“Marathons make you miserable, but they also give you the most unlikely and the most indescribable pleasures. It’s a world that I love – a world unlocked when you dress up in Lycra and run 26.2 miles in the company of upwards of 30,000 complete strangers. Even when I hate it, I love it still.”
The back cover of Phil Hewitt‘s book Keep on Running: The Highs and Lows of a Marathon Addict gives you a fair idea that this is going to be an entertaining read. A light-hearted, but above all honest, account of the writer’s journey from an occasional runner to a full-blown marathon addict, this book resonated with me from page one. I shared his joy, I shared his pain, and I shared his understanding that the next one is never really the last one, no matter what you might have previously announced!
Like many of us, Hewitt discovered marathon running not as a whippet-thin racing snake in his early twenties, but in his mid-thirties, when the myriad demands of life – work, family and a niggling feeling that he was becoming an observer of life rather than a participant – made him want to try something new. A chance opportunity, a spur of the moment decision and he was committed to not only run, but to run a marathon, write about it for the newspaper he worked for and raise funds for charity at the same time. Quite an undertaking for someone who hadn’t run a step since the occasional short foray at university!
And so the stage was set for an addiction now dating back well over a decade to the late nineties. As readers, we become almost participants in that addiction as we follow Hewitt’s journey through all sorts of marathons – from big city races to much lower key local or trail races – taking in an assortment of countries, weather and even terrain on his never-ending quest to become a better marathon runner. We learn not just of his race experiences, but of the training, preparation and, in some cases, lack of preparation that shaped those experiences. Each chapter covers a different race and is recounted in an impressive amount of detail.
For me, the chapters detailing races I am familiar with were my favourites. Hewitt’s first marathon was THE marathon – London. London was my second marathon running experience, however I had been a spectator there before I had been a participant and Hewitt’s description of the thought processes before a first marathon certainly rang true:
“I was convinced…that I was never, ever, no never, going to do it again. One marathon was going to be enough. The marathon itch had lurked in my mind for a few years before the chance had arisen, and now I was going to purge myself completely of all mad urges in one insanely long run, after which I would return to normal life. No more getting up stupidly early on a Sunday and running 15 miles…No more aches and pains. No, I was going back to a life of leisure.”
Return to a life of leisure? Yeah, right! Every marathon runner had a first marathon. Every marathon runner I know (including myself) believed it would be a one-off event. We were wrong. We went back for more, and then more. We became addicts!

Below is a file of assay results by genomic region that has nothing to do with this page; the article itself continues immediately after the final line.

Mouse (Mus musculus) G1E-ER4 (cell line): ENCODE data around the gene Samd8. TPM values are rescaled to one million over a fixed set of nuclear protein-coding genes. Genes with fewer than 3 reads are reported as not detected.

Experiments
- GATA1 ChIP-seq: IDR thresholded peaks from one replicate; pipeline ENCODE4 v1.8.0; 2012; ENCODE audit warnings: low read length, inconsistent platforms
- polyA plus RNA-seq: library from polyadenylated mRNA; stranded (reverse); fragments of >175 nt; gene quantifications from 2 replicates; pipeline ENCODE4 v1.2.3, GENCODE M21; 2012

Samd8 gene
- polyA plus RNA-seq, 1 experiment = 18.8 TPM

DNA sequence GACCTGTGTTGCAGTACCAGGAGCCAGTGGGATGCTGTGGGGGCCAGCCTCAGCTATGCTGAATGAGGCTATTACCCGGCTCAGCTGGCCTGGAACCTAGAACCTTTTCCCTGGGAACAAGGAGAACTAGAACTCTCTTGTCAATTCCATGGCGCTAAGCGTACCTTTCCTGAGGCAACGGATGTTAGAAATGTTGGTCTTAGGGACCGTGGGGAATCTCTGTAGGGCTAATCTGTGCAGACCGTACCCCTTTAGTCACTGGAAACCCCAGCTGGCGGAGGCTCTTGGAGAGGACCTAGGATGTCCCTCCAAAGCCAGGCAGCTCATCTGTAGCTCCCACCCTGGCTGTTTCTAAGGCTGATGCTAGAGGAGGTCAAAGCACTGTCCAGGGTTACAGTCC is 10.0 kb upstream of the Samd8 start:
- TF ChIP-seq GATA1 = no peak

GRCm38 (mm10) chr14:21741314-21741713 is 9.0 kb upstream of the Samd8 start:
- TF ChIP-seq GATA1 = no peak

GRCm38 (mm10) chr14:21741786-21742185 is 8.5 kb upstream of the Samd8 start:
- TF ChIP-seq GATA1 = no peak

And so it was that as I read this book, I felt like I was running with Hewitt. I relived the London marathon experience, I relived the Paris marathon experience (my first marathon and one I will return to next month) and I relived the mental peaks and troughs that go hand in hand with running a marathon. As time passes, we forget the pain and the dark moments (usually somewhere after the 18 mile mark) which are overshadowed by the sheer elation of crossing the finish line and being handed a medal. As the aches and pains fade, we find ourselves considering what’s next. Hewitt, clearly, always has to have another race lined up in order to feel complete.
Of course running a marathon does not always go to plan and Hewitt is happy to share with us some of his less than successful experiences. Yet even after a bad race he picks himself up, enters another and gets on with it – a valuable thing for us all to remember when we have a run (or race) that just doesn’t go well. But regardless of whether a race went well or badly, Hewitt retains the humorous and entertaining style that had me willing him on to meet his goals in each race.
You see that’s the thing about marathon running, which Hewitt clearly understands – it offers something special. It’s a sport where we can compete in the same event as the elites. It’s a sport where your greatest competition is yourself. And it’s a sport where everyone can join in. As Hewitt puts it:
“All of us have got our lives, our jobs, our families, our routines, our habits, our foibles. All of us work to get from one day to the next. Very few of us hit the headlines. Very few of us aspire to. But train for a marathon, and for one day you can join the ranks of the immortals”
He concludes his point by writing:
“This is the way we become heroes – if only to ourselves. Sporting glory is there for the taking every time you line up at the start of a marathon – and that’s the seduction.”
And that, I suspect, is what Hewitt and so many others are addicted to. Something which can only be truly understood once you’ve taken on the 26.2 mile monster.
So if you’ve ever wondered why marathon runners keep going back for more, this book is Hewitt’s attempt to articulate the reasons. If you’ve ever run a marathon, then this book is for you. If you’re training for your first marathon, this book is for you. Heck, if your only experience of marathon running is lying in bed watching the London marathon whilst eating a bacon roll, this book is for you. True to its subtitle, this book really does present the highs and lows of marathon running – the perils, pitfalls and pleasure 26.2 miles can evoke. I throughly enjoyed it.